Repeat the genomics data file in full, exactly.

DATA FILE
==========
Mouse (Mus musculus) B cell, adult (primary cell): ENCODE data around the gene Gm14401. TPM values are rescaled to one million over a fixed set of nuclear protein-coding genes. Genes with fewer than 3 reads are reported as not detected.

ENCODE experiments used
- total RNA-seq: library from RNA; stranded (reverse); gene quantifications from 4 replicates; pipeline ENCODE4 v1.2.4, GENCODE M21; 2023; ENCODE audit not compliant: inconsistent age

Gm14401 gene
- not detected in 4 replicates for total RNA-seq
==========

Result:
Mouse (Mus musculus) B cell, adult (primary cell): ENCODE data around the gene Gm14401. TPM values are rescaled to one million over a fixed set of nuclear protein-coding genes. Genes with fewer than 3 reads are reported as not detected.

ENCODE experiments used
- total RNA-seq: library from RNA; stranded (reverse); gene quantifications from 4 replicates; pipeline ENCODE4 v1.2.4, GENCODE M21; 2023; ENCODE audit not compliant: inconsistent age

Gm14401 gene
- not detected in 4 replicates for total RNA-seq